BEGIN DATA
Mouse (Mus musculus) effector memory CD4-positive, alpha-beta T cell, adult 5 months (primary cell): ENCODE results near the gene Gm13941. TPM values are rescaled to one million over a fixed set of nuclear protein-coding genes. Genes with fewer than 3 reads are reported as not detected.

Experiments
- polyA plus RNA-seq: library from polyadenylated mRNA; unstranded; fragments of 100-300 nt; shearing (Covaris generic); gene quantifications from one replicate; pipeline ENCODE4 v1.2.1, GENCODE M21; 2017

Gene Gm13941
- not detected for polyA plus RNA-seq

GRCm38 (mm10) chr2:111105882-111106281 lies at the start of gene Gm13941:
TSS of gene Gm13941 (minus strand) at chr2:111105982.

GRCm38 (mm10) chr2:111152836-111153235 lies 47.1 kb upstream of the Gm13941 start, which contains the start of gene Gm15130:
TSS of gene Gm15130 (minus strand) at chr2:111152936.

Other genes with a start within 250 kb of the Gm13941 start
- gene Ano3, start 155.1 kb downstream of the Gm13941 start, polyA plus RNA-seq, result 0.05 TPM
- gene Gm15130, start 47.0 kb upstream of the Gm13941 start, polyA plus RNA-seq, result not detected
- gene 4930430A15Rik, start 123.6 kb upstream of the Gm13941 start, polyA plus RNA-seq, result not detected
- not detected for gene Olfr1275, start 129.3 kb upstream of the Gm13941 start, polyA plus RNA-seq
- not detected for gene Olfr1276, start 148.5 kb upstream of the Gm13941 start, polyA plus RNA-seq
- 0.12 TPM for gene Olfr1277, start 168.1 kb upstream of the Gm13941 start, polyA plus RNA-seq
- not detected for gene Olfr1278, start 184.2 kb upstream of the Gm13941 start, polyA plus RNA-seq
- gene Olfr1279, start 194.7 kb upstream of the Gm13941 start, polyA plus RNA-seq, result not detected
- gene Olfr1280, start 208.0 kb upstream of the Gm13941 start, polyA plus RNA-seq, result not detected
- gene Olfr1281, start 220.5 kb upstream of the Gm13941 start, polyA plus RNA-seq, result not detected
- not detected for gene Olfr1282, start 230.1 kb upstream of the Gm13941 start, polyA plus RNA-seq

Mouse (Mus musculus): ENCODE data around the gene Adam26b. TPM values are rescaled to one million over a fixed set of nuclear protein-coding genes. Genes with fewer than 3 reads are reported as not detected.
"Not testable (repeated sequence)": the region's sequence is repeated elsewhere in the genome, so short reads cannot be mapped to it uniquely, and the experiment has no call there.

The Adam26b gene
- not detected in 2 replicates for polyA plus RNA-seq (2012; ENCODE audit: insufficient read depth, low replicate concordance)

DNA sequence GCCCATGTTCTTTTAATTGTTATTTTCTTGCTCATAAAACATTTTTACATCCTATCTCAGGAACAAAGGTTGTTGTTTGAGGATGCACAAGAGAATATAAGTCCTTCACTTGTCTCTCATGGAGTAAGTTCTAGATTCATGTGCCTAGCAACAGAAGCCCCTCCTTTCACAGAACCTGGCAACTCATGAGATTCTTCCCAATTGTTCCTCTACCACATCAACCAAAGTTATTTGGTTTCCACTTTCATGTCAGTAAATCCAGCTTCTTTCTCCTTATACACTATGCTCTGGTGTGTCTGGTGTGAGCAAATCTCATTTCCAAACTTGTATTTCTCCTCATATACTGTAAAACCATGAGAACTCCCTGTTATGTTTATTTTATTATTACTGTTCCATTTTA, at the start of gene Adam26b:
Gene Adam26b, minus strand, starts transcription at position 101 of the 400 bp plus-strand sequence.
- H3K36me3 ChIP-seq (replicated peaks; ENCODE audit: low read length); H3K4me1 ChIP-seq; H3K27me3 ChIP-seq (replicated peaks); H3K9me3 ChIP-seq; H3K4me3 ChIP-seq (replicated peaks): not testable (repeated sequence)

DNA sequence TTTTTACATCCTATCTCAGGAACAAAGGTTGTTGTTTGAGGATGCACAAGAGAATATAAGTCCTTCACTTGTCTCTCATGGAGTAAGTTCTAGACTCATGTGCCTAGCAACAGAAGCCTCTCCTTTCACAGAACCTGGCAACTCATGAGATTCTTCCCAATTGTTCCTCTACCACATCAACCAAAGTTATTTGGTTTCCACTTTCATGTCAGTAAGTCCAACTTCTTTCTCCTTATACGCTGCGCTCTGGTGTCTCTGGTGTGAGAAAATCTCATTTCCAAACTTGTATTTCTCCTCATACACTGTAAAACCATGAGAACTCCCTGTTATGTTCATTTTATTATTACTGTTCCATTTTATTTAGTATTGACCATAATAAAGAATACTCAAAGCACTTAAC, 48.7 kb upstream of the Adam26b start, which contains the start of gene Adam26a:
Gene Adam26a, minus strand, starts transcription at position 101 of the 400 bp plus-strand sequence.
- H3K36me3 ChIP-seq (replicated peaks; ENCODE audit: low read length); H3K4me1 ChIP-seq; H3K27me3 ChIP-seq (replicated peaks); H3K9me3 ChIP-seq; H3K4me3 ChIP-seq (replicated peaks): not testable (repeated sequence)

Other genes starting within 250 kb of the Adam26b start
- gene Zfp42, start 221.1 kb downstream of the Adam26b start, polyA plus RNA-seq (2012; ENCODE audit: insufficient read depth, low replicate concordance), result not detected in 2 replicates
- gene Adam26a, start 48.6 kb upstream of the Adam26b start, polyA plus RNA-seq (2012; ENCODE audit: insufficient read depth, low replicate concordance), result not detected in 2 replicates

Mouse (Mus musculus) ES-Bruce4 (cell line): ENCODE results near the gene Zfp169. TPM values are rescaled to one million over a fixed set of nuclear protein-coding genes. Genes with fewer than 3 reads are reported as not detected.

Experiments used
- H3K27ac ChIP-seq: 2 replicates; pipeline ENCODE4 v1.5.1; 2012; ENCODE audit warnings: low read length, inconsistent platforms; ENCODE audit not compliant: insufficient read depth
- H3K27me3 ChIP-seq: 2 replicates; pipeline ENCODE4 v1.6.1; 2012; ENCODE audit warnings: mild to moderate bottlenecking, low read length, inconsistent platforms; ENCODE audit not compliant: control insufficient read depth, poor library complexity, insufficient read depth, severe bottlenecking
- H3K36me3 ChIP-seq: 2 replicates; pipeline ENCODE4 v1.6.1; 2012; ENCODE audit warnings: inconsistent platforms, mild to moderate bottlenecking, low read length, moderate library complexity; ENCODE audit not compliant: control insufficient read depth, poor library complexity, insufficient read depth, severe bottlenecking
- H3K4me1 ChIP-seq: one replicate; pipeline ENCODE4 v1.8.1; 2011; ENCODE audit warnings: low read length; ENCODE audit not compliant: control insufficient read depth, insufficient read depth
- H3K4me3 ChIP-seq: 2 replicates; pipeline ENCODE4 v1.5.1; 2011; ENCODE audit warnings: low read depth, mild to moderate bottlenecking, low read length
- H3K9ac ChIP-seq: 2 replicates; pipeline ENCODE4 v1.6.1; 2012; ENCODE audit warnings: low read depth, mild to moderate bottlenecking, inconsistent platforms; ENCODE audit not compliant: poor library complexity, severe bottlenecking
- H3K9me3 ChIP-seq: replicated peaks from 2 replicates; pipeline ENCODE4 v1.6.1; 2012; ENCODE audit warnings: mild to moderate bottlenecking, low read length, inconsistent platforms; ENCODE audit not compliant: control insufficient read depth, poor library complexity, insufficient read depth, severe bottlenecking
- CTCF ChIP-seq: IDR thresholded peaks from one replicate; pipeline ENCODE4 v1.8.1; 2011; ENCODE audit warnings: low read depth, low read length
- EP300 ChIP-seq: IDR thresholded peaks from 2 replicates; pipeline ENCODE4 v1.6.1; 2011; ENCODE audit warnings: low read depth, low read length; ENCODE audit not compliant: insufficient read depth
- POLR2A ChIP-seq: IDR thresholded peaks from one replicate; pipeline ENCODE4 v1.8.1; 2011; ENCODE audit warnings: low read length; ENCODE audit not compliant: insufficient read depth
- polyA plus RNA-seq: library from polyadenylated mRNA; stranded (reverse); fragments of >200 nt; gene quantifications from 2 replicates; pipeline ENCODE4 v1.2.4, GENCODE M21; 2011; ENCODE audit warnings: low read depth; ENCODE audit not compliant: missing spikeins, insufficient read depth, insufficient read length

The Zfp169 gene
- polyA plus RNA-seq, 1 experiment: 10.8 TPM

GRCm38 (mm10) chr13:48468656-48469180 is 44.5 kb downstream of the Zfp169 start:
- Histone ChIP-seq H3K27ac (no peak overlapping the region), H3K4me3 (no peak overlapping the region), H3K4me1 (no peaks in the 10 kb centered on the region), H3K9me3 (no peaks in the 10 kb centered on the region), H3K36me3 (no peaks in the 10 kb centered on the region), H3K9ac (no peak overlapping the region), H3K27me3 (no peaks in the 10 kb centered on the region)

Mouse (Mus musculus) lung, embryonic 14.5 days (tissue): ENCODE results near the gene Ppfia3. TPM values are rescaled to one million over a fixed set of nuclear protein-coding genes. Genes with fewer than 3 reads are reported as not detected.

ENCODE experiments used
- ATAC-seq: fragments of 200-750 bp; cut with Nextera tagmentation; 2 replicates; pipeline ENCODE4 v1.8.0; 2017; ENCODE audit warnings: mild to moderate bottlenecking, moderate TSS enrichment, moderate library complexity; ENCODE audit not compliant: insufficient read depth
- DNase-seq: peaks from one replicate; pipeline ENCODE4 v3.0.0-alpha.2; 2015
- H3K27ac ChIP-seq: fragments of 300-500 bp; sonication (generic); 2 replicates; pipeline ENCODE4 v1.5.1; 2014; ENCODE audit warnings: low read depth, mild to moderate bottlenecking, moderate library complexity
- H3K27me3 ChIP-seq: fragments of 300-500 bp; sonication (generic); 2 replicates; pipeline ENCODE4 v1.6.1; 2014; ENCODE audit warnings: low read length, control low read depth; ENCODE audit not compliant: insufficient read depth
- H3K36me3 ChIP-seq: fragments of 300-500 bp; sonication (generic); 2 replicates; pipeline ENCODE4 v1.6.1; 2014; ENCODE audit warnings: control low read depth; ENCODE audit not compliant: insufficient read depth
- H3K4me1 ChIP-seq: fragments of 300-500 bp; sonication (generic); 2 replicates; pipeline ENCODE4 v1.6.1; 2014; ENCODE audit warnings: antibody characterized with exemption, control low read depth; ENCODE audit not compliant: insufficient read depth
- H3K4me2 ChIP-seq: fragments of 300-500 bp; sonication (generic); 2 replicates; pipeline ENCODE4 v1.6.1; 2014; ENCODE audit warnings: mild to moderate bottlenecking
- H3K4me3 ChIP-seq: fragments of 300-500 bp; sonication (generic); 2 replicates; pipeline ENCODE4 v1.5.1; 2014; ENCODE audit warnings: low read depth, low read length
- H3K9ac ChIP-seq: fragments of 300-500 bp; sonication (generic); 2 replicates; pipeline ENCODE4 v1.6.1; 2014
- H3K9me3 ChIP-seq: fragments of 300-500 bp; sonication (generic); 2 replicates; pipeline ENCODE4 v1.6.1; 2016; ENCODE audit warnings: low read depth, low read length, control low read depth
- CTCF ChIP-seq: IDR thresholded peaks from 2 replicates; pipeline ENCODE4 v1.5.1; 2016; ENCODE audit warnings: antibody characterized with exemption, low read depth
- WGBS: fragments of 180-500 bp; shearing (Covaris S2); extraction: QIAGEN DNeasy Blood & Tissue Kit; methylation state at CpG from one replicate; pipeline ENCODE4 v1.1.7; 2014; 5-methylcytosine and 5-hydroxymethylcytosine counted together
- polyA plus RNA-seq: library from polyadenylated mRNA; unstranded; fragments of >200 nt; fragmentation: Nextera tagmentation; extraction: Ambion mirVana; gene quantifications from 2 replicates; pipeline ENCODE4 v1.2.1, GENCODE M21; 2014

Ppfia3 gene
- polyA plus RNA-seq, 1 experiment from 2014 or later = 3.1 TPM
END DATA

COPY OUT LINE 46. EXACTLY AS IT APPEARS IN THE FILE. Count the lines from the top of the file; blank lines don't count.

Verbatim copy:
- POLR2A ChIP-seq: IDR thresholded peaks from one replicate; pipeline ENCODE4 v1.8.1; 2011; ENCODE audit warnings: low read length; ENCODE audit not compliant: insufficient read depth